On Feb. 19, 1945, 30,000 Marines and sailors launched the first American assault against the Japanese on the island of Iwo Jima, resulting in some of the fiercest fighting of World War II. This moment of the battle was captured Feb. 23 by photographer Joe Rosenthal.

AP photo editor Jack Bodkin was the first to see Rosenthal’s picture of six Marines raising the American flag on Mount Suribachi.

“Here’s one for all time,” he declared as he sent the image by Navy radio to San Francisco. The image moved on Feb. 24 and appeared in newspapers on Sunday morning, 17½ hours after it was taken.

The accolades poured in.

“I think it’s the most significant photo of all time because of what it did. I think there’s more beautiful photos, I think there’s more dramatic photos,” said Graves, a commercial photographer. “You can’t glance at it and not be moved by it. Someone at the time said it captures the soul of a nation. And I think it still does today.”

Graves’ group is expected to submit its petition to the Navy on Oct. 9, which would have been Rosenthal’s 106th birthday. Graves knows it’s a longshot, but he and his group figured it was worth a try after the previous Navy secretary opened the door to naming ships for non-military people.

Photo courtesy of US Navy.

The USS Gabrielle Giffords is one of few Navy ships named after non-military personnel. Photo courtesy of US Navy.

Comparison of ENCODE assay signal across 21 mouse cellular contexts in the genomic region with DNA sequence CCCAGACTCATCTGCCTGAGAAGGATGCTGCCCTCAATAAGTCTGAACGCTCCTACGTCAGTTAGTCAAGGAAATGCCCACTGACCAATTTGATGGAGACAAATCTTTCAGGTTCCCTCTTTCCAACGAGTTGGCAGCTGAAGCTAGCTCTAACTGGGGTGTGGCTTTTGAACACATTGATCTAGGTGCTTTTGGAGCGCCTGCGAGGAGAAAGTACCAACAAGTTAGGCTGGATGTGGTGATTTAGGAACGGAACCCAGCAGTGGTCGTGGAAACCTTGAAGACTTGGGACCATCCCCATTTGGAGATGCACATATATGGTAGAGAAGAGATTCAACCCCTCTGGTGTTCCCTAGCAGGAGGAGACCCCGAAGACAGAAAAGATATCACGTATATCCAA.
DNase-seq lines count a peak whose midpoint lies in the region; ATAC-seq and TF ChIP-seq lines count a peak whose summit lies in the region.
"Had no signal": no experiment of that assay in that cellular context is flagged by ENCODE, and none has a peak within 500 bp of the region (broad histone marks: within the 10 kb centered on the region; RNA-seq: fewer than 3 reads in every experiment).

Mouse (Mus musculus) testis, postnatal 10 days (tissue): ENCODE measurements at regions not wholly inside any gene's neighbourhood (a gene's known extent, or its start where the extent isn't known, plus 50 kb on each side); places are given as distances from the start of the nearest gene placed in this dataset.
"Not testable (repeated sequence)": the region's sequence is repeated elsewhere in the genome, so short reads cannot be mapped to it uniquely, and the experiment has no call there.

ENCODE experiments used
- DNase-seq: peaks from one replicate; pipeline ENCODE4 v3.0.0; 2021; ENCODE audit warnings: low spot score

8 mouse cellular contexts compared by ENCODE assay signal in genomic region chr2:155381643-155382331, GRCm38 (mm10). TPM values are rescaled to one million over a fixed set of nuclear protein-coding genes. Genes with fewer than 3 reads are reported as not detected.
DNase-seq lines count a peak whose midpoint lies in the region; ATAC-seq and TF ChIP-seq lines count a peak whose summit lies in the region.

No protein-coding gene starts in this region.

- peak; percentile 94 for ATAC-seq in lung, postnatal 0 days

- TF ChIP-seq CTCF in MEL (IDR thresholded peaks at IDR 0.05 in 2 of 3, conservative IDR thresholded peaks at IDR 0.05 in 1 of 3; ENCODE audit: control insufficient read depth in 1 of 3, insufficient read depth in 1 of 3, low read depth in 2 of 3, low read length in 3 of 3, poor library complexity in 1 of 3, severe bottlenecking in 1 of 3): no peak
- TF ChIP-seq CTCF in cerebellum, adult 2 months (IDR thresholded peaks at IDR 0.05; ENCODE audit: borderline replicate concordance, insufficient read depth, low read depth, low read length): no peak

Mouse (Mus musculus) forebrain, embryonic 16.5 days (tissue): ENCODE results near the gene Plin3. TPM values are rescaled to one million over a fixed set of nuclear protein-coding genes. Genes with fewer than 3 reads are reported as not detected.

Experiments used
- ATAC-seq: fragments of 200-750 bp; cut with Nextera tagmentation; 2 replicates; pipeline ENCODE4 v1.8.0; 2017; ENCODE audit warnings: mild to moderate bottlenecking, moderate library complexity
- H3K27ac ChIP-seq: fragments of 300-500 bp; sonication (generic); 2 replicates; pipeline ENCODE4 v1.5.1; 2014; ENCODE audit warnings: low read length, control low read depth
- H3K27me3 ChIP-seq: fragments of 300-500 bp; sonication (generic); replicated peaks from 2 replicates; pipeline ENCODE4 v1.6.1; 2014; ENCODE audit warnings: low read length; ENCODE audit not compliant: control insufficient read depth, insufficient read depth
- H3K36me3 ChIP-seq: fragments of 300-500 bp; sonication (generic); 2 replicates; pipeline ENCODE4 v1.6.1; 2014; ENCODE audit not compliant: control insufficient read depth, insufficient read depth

The legacy would be fitting, said Anne Rosenthal, the photographer’s daughter.

“There are awards and there are plaques and there are speeches, but this whole idea of the ship is so appealing, because a ship is like a living thing. It has people who spend their lives on it, or parts of their lives on it,” Anne Rosenthal said.

Her father wanted to contribute to the war and took his responsibilities seriously. And she said he was not a person who thought much about his own safety and security.

“He was good at his craft before he went to war,” his daughter said. “He wanted to tell the story. And he had very good timing … so in a certain way, he was well-skilled to capture the moment and he came through.”

Associated Press photographer Joe Rosenthal poses on top of Mt. Suribachi in Iwo Jima in 1945. Photo courtesy of USMC.

Associated Press photographer Joe Rosenthal poses on top of Mt. Suribachi in Iwo Jima in 1945. Photo courtesy of USMC.

Though his preference was to stay on and cover the next battles in the Pacific, Rosenthal was sent back to the United States to receive his Pulitzer and other commendations.

A tour followed for the Seventh War Loan Drive, a six-week effort that yielded a record $26 billion in sales of Treasury Department bonds. Posters featuring the Iwo Jima photo were sold for the effort. The image also appeared on U.S. stamps.

Rosenthal’s photo was so good that some believed it had been posed. Time and Life apologized to Rosenthal and the AP for its claims.

“If I had posed it, I would have ruined it. I would have fewer Marines in the picture and I would make sure that their faces were seen, and I would have their identifications so that their hometown papers would have the information,” Rosenthal said later. “I wish I could pose a picture that good, but I know that I never could.”